Church in the News: 21 November, 2016

Tuesday 15 - Monday 21 November

Facebook figures

We are delighted the Church of Scotland Facebook page has reached almost 600,000 people in the last 28 days, and people visiting the page have generated almost 82,000 likes, shares, comments and video views. If you don't often visit our page, please take a look.‚Äč

Jane Haining's family see the will for the first time

Relatives of Scots missionary Jane Haining have attended a special reunion to view her handwritten will. The Rt Rev Russell Barr hosted the event at the Moderator's flat.

The priceless document, along with unpublished photographs and other letters, provides a fresh insight into the life of Jane Haining who died in the Nazi extermination camp Auschwitz Birkenau in 1944.

The story was picked up extensively:

Glasgow Evening News
The Herald
Scotsman
Press & Journal
Yorkshire Post
BBC website

The Courier
Edinburgh Evening Times
Aberdeen Evening Express

STV website

Light for Aleppo

Communities across the country were urged to support ‘A light for Aleppo, a light for all’, by lighting candles on Sunday 20 November as a gesture of support for the men, women and children trapped in the besieged Syrian city.

Rt Rev Dr Russell Barr, Moderator of the General Assembly, says the initiative is all the more timely now the bombing of Aleppo has resumed following an all too brief ceasefire.

Gais Masri, 19, who came to Scotland from Syria two years ago, said the Light for Aleppo initiative gives him hope. He says:

“It’s sad to hear that people from your country are dying every day and the places where you have loads of memories are destroyed, so this means a lot to me. It means that people are thinking about us and they did not forget us and there is still hope that war will end in Syria and everything might be fine.

Masri, who is studying environmental engineering in the hope that he will one day be able to return to Syria and help rebuild the country, says the Scottish people have welcomed him and his friends here are like a new family.

“I will never forget what the Scottish people have done for me and my family,” he said. “Even if I can go back to Syria and help my country I will never forget Scotland.”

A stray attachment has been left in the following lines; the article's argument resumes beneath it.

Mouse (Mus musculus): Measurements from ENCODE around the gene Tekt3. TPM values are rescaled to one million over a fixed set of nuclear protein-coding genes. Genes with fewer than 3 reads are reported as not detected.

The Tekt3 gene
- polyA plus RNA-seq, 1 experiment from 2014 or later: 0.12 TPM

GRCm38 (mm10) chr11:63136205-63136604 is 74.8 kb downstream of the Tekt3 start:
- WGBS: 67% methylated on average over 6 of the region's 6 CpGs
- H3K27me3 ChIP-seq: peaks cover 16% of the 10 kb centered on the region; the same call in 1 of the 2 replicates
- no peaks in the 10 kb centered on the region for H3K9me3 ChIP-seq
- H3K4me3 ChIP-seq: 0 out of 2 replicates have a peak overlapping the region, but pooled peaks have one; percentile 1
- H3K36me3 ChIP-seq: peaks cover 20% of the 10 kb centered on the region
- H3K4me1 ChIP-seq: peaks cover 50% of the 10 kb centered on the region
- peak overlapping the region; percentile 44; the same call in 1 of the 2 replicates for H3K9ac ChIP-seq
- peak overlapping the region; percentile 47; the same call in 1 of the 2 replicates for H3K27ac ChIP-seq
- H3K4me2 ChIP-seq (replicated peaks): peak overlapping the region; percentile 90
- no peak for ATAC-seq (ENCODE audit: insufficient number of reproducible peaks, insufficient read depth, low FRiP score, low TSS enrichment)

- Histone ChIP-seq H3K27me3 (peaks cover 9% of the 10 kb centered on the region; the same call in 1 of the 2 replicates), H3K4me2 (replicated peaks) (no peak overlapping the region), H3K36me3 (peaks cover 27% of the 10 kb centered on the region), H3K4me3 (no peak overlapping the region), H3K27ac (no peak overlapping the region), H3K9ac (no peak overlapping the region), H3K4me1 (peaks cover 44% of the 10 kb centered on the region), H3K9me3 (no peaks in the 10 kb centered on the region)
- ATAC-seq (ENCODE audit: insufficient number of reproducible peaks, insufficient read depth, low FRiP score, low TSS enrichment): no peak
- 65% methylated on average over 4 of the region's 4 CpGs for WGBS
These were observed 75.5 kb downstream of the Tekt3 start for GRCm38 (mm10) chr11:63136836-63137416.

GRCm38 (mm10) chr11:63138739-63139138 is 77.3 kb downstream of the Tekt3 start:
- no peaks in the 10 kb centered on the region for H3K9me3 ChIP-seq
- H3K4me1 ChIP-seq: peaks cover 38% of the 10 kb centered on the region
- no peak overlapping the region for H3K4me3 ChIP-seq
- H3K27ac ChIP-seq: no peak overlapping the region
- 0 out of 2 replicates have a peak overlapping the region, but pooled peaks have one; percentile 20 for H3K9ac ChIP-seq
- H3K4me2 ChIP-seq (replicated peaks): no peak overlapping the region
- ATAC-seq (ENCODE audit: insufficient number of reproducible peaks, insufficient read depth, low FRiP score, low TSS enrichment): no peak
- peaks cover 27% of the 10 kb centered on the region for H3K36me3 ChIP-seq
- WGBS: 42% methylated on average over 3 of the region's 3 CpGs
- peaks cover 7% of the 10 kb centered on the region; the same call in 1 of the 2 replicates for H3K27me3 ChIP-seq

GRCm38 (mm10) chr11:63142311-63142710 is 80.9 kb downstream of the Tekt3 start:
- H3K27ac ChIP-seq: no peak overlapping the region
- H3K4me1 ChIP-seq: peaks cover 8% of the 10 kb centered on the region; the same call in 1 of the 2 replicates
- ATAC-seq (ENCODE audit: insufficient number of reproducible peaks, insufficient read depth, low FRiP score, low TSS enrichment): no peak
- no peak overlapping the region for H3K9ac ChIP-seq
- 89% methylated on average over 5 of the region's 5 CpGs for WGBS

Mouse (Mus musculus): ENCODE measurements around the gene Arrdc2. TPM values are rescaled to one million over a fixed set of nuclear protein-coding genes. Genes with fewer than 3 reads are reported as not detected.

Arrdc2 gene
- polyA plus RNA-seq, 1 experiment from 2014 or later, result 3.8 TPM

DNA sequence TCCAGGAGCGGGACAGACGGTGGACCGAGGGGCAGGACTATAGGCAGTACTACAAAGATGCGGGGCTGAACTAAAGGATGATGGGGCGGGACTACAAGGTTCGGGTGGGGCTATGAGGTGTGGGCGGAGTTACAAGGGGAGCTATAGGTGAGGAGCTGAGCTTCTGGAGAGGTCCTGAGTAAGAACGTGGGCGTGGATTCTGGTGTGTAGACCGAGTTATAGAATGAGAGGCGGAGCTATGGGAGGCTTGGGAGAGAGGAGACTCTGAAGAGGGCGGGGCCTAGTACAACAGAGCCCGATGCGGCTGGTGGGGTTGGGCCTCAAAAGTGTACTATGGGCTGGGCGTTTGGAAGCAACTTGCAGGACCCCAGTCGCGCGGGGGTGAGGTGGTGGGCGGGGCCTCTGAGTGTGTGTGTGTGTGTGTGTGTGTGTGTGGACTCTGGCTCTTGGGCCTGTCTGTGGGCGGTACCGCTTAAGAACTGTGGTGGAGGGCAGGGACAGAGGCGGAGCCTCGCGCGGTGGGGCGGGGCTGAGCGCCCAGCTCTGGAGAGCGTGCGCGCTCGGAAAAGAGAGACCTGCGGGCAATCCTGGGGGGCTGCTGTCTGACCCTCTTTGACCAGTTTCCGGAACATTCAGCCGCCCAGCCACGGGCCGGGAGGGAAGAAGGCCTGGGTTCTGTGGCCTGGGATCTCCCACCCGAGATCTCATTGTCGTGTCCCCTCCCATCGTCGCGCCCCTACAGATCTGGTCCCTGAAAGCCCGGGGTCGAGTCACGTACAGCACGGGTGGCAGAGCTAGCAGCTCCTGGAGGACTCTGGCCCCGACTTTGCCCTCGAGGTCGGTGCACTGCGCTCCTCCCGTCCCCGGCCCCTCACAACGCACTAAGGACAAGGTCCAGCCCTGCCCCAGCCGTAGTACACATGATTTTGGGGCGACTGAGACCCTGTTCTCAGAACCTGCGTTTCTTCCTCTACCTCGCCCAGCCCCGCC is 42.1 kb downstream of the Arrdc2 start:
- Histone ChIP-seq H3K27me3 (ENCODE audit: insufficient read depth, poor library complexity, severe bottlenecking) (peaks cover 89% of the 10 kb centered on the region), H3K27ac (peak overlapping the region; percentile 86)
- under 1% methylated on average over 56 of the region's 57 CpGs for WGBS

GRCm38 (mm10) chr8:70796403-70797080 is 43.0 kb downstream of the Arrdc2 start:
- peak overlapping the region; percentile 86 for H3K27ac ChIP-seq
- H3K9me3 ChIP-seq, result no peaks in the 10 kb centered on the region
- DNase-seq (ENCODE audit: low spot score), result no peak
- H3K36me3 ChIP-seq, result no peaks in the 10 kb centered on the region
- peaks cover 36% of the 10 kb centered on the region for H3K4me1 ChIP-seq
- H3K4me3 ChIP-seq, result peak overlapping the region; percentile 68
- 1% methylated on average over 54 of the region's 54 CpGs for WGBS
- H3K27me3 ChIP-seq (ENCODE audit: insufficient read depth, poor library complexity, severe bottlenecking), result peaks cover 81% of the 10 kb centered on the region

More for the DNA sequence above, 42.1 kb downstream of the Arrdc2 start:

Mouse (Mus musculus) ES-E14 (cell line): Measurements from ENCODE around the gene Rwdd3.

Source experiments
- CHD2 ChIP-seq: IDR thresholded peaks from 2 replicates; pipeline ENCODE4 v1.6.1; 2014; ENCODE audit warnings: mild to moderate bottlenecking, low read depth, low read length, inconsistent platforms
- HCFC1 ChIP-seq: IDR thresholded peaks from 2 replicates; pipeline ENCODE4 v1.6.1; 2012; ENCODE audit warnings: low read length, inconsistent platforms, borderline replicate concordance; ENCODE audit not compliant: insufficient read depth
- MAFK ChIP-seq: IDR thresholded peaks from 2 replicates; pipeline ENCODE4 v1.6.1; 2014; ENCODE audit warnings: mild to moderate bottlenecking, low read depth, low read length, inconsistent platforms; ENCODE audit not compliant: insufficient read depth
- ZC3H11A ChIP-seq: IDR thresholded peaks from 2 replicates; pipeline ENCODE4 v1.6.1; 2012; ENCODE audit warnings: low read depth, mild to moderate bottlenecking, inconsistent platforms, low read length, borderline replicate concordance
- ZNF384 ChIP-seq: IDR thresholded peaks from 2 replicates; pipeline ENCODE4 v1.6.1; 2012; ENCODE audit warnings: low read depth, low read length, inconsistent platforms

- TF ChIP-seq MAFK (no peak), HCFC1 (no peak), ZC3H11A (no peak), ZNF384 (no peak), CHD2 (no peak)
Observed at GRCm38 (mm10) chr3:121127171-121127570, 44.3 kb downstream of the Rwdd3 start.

The story appeared in:

The Herald  
Christian Today

Northern Times

Richmond's Hope

Founded by a Kirk minister, Edinburgh-based charity Richmond’s Hope has already helped more than 3,000 young people come to terms with their grief. Now during Children’s Grief Awareness week the charity is launching a new service in Glasgow.

Rev Liz Henderson founded Richmond’s Hope 14 years ago after she realised that in just one year 15 funerals in her Craigmillar community had left 36 children without a parent or sibling. Discovering there was little help available for young people coming to terms with their grief, Liz set up Richmond’s Hope. Since then the independent charity, which is open to people of any faith and none, has helped more than 3,000 children through bereavement.

Glasgow evening times
BBC

Third Force News

One year since first Refugees from Syria

More than 1,200 Syrian refugees have been welcomed to Scotland since the first flight arrived in Glasgow 12 months ago.

The Church of Scotland has been at the forefront of a national response to ensure that men, women and children fleeing armed conflict and persecution are given the help and support they need to settle into communities.

David Bradwell appeared on BBC Radio Scotland to speak about what the Church of Scotland has been doing to assist and to look at the difficulties that refugees face. 

Rev Shuna Dicks, of Aberlour Parish Church, featured in the Press & Journal and Northern Scot, discussing what she and the local community around Moray has been doing to help five refugee families to settle. You can read more about this on our website.

Funeral Poverty

The rate of so-called 'pauper funerals' has increased by 24% over the last year. Rev Dr Derek Browning explained in a piece for The Herald what is like to do a funeral for someone who has no known connections.

Unfortunately The Herald initially referred to Dr Browning as the Moderator, however this was corrected to Moderator Designate in the online edition of The Herald.